Tuesday with Morrie: Life’s greatest lessons from death bed
“Life is a series of pulls back and forth. You want to do one thing, but you are bound to do something else. Something hurts you, yet you know it should not. You take certain things for granted, even when you know you should never take anything granted. A tension of opposites, like a pull on a rubber band. And most of us live somewhere in the middle.”
Mitch Albom’s “ Tuesday with Morrie: an old man, a young man and life’s greatest lesson” give us an opportunity to learn from Morrie Schwarz. Morrie was a college professor who had amyotrophic lateral sclerosis (ALS), a terminal disease of the neurological system.
After number of rigorous medical tests Morrie was told that his days was numbered. But Morrie was not like all of us. He took death as his final project.
Mitch Albom, who once taught by Morrie in college, joined with Morrie to finish their final course on how to live life. The book is full of wisdom and life lessons. I’ll be depicting lessons from the book in two parts. Here goes first episode:
Dying is only one thing to be sad over Mitch. Living unhappily is something else. So many of the people who come to visit me are unhappy.
Well the culture we’ve does not make people feel good about themselves. We’re teaching the wrong things. And you have to be strong enough to say if the culture does not work, don’t buy it. Create your own. Most people can’t do it. they’re more unhappy than me-even in my current condition.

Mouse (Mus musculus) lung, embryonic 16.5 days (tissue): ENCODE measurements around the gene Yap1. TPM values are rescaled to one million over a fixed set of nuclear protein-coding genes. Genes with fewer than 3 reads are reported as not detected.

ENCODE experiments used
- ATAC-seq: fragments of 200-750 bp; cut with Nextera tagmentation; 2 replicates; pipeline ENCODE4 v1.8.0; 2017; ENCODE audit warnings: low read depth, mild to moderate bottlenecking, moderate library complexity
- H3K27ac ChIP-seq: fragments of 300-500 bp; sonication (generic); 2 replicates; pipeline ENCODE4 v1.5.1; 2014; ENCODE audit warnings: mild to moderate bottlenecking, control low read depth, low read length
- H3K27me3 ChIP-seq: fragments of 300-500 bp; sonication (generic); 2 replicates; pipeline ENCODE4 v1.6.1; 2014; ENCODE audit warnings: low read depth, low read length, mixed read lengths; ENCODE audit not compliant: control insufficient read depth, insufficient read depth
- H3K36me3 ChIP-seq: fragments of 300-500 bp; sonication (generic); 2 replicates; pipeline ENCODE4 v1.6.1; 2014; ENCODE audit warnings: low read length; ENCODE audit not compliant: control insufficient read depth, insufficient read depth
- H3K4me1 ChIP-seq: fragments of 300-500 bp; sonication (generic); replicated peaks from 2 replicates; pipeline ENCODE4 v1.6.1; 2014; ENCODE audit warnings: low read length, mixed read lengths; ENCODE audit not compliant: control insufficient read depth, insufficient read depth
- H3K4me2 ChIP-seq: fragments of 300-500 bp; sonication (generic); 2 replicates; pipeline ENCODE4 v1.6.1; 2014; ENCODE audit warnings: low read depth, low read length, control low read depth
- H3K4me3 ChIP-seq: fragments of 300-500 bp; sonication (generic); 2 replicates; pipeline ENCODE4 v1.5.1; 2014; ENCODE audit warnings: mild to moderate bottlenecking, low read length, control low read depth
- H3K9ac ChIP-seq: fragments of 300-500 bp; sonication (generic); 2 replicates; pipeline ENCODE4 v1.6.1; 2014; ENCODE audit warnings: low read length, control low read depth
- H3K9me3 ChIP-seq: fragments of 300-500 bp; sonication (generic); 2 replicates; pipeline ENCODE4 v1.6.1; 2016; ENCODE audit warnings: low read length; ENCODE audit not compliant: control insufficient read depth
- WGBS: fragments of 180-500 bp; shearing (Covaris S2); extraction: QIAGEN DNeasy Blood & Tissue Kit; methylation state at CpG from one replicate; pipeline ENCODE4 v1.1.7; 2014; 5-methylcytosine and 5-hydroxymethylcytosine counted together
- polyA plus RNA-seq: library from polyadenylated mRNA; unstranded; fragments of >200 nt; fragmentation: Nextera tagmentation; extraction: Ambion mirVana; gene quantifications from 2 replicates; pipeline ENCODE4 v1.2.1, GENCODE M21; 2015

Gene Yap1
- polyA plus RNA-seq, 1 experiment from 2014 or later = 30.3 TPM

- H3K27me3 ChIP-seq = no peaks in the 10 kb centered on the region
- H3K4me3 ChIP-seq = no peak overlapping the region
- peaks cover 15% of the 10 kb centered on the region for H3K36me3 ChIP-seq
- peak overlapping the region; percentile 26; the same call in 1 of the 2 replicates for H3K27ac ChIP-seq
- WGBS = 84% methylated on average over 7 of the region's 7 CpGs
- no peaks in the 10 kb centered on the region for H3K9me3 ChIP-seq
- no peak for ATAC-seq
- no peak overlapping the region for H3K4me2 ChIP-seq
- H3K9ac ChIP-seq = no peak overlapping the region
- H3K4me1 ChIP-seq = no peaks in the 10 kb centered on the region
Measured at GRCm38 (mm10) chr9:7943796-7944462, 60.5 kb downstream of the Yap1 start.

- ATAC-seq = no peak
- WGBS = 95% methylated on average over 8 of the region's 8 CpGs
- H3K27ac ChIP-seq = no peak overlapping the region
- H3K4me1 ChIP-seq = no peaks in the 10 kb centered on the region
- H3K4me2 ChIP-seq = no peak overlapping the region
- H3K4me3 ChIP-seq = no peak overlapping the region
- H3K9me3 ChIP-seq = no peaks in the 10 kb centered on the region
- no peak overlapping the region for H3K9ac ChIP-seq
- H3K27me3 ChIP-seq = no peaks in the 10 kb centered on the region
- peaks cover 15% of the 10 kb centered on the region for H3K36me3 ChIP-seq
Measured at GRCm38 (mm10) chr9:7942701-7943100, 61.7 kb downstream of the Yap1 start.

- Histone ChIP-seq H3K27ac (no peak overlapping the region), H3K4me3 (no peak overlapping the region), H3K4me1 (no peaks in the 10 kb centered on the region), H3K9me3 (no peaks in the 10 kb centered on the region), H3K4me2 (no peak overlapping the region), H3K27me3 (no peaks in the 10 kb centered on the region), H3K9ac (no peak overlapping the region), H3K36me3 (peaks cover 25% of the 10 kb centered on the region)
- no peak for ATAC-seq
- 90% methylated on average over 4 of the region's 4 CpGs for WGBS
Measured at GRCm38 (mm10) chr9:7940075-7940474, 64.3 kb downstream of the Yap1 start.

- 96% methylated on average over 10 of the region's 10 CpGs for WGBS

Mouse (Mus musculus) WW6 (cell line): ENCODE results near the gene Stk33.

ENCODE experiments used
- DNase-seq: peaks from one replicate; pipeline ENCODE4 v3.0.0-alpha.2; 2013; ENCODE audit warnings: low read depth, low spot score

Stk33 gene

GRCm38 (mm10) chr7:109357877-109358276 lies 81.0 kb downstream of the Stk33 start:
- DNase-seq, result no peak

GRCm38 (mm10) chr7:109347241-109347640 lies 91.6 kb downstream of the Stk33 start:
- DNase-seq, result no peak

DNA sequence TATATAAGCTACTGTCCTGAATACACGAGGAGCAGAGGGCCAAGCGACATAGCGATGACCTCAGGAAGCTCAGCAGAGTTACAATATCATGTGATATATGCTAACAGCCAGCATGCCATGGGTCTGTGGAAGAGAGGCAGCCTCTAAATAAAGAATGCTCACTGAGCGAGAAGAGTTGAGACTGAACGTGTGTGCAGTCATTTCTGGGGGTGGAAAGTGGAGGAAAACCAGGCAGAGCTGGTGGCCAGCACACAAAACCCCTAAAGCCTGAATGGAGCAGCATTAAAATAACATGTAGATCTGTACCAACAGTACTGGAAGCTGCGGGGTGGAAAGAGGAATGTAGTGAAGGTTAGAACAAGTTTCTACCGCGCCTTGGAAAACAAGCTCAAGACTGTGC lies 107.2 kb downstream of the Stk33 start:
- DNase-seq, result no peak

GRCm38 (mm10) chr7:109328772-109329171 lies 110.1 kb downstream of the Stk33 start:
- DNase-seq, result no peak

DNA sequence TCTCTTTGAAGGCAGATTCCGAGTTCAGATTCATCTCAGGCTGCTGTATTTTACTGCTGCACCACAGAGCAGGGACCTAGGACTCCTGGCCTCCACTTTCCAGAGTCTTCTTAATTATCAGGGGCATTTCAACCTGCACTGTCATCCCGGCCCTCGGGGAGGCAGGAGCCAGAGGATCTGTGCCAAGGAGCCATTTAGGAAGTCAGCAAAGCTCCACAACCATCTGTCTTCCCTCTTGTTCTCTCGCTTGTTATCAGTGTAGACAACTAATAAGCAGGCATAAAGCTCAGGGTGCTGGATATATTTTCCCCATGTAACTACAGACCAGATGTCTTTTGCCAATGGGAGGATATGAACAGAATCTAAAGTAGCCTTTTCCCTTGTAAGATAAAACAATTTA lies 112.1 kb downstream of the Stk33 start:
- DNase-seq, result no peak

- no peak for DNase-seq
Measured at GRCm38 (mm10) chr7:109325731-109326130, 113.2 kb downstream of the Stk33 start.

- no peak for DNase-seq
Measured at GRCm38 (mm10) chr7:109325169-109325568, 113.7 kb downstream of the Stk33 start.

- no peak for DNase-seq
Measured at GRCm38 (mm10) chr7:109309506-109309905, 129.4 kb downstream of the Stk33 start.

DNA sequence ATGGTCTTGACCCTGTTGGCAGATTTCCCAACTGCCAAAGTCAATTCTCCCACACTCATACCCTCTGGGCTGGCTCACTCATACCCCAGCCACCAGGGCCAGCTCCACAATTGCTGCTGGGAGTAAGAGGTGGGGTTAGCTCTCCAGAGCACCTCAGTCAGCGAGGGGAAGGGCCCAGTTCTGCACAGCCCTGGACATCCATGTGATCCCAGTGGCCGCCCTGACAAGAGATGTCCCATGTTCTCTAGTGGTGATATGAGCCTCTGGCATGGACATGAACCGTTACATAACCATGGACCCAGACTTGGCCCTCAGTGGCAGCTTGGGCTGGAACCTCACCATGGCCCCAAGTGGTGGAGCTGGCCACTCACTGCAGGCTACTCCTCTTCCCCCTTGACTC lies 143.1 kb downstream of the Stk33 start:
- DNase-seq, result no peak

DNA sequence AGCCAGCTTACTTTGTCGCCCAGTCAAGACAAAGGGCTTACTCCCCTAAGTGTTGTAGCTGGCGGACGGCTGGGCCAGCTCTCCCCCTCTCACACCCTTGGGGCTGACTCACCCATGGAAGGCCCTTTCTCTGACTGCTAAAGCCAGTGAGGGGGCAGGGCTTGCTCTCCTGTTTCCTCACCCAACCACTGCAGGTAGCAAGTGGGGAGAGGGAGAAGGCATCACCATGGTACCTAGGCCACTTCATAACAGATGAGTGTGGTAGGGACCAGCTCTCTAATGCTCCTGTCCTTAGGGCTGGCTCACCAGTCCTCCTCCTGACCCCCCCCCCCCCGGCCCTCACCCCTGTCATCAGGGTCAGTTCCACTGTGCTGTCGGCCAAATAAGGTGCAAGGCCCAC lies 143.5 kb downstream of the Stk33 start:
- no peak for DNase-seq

So many people walk around with a meaningless life. They seem half-asleep, even when they are busy doing things they think are important. This is because they are chasing the wrong things. The way you get meaning into your life is to devote yourself to loving others, devote yourself to your community around you, and devote yourself to creating something that gives you purpose and meaning.
The most important thing in life is to learn how to give out love, and let it come in. we think we don’t deserve love, we think if we let it in we’ll become too soft. But a wise man named Levine said it right. He said, ‘love is the only rational act’.
On feeling sorry for oneself:
Sometimes, in the mornings, that’s when I mourn. I feel around my body, I move my fingers and my hands-whatever I can still move-and I mourn what I’ve lost. I mourn the slow, insidious way in which I’m dying. But then I stop mourning.
I give myself a good cry if I need it. but then I concentrate on all the good things still in my life. On the people who are coming to see me. On the stories I’m going t hear.
Mitch, I don’t allow myself any more self-pity than that. A little each morning, a few tears, and that’s all. I thought about all the people I knew who spent many of their waking hours feeling sorry for themselves. How useful it would be to put a daily limit on self-pity.
It’s only horrible if you see it that way. It’s horrible to watch my body slowly wilt away to nothing. But it’s also wonderful because of all the time I get to say good-bye.
The culture does not encourage you to think about such things until you are about to die. We’re so wrapped up with egoistical things, career, family, having enough money, meeting the mortgage, getting a new car, fixing the radiator when it breaks-we’re involved in trillions of little acts just to keep going.
So we don’t get into the habit of standing back and looking at our lives and saying, is this all? Is this all I want? Is something missing?
You need someone to probe you in that direction. It won’t just happen automatically.